Aussie police crack “sophisticated terrorist network” with two men charged


SYDNEY, March 26 (Xinhua) — Australian police have charged two men with allegedly running a “sophisticated terrorist network”, which helped local fighters travel to Syria to join violent extremist groups.

The men, aged 34 and 31, were arrested in coordinated moves in the states of Queensland and Victoria on Thursday, and charged with crimes related to entering a foreign state with the intention of engaging in hostile activities.

As well as facilitating others to travel overseas, the 34-year-old was accused of having gone to Syria himself to engage in hostile activities, an offence which carries a potential 20 years jail time.

“We will be alleging that he entered Syria, he fought alongside terrorist organizations, and he did that against the Syrian government,” Australian Federal Police (AFP) Commander Stephen Dametto said.

Police allege the men played senior roles in establishing networks in Australia, Turkey and Syria which were used by Australian foreign terrorist fighters to enter Syria between 2012 and 2014.

Once there the Australian fighters allegedly joined terrorist organisations including Jabhat al-Nusra, a violent extremist group that engaged in hostilities with Syrian government forces.

U.S. government agencies had also previously flagged the 31-year-old for sending material support to the terrorist group, Al-Qaeda.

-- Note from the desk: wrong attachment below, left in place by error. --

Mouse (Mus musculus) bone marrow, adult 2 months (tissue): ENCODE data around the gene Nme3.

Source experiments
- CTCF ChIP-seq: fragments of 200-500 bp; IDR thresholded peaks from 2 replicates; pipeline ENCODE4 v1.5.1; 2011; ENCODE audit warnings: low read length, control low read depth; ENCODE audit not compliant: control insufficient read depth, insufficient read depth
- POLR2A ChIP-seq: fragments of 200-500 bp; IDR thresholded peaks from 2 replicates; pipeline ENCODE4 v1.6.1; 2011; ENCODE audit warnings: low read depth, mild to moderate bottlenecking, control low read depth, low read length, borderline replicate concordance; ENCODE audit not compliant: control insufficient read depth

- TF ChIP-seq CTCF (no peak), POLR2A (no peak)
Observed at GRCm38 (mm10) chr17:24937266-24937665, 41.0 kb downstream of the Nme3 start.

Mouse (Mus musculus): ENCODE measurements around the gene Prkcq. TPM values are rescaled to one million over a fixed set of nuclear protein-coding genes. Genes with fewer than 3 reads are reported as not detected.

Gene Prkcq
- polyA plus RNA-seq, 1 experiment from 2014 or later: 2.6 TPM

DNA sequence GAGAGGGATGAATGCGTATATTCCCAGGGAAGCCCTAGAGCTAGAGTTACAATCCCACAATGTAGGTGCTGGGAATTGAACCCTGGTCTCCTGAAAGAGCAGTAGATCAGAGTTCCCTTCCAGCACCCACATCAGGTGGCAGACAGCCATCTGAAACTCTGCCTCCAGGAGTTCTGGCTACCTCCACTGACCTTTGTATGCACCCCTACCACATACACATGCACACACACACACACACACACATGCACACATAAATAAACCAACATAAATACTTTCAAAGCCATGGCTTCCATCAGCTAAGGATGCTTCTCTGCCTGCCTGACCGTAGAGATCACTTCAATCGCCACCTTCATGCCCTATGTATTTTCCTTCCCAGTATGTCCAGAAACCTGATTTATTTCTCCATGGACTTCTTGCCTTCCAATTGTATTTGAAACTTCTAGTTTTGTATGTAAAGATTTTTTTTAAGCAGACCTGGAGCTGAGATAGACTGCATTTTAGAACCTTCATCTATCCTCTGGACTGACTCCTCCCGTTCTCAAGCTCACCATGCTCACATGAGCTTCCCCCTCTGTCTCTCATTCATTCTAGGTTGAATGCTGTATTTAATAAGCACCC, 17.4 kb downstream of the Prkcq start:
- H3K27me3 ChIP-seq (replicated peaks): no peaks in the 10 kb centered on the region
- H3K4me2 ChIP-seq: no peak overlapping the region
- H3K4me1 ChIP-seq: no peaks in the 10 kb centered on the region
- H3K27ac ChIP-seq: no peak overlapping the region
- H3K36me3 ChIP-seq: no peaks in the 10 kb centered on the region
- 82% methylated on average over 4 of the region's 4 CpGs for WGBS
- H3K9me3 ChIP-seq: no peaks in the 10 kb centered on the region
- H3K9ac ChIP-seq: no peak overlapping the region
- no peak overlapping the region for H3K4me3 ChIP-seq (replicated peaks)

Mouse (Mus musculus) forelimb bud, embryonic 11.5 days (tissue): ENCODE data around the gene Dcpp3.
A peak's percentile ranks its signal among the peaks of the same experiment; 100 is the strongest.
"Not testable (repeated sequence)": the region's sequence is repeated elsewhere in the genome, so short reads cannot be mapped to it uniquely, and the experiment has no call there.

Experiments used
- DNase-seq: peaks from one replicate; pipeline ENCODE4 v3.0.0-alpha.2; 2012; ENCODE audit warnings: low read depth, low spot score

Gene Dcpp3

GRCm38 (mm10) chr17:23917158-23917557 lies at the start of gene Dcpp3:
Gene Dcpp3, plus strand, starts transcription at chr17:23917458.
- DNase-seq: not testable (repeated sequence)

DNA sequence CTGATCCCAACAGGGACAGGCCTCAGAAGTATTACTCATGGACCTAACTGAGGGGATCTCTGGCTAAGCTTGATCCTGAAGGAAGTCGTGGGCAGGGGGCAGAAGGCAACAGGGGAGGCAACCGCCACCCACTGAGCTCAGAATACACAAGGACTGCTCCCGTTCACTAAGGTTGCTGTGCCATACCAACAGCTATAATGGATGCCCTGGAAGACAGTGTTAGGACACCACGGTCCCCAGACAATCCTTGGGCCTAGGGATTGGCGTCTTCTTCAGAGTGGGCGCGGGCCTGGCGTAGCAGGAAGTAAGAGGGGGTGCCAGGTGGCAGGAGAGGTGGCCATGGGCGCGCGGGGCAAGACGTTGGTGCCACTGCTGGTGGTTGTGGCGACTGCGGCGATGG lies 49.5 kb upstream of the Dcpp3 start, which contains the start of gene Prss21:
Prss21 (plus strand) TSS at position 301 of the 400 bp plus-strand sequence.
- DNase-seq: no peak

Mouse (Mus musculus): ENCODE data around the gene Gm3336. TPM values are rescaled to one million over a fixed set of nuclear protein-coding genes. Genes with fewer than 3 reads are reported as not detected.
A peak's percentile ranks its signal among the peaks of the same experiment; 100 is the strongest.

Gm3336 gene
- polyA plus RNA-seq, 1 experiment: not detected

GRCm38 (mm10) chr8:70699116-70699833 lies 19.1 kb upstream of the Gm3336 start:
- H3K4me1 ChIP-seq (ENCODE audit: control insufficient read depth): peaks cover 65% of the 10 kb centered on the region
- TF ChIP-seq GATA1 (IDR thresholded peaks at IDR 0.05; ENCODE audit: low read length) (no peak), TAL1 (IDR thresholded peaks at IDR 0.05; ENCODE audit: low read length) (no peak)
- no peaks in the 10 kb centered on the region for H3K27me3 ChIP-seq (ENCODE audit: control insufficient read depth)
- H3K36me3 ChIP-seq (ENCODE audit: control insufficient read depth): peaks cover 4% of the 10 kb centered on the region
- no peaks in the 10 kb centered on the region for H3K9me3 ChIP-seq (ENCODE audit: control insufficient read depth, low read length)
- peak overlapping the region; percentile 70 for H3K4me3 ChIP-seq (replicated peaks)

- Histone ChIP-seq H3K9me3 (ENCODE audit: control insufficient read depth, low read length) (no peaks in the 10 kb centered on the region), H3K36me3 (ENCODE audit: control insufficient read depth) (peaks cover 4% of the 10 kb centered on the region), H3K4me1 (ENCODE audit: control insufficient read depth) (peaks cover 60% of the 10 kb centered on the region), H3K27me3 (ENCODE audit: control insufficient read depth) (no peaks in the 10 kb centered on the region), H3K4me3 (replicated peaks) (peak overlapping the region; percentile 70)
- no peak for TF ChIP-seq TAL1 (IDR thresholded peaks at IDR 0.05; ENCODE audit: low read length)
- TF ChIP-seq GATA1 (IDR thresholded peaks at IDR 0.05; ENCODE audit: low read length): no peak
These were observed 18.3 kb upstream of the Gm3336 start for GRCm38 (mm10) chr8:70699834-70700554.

Searches of properties tied to the men on Thursday uncovered 80,000 Australian dollars (60,700 U.S. dollars) in cash along with high-value gemstones.

“The decision to arrest these men yesterday was made by the Queensland joint counter-terrorism team when we thought we had enough evidence to charge these individuals,” Dametto said.

“I should be clear that the decision to act was not made in connection to any imminent threat to the community in either Queensland or Victoria.”

Dametto also stressed it was not the ideology or background of individuals which the AFP targeted, but the criminality of their actions.

“Today is an example of our commitment to discourage Australians from fighting overseas and holding people to account for their involvement in supporting terrorism and terrorist organizations,” Dametto said. Enditem


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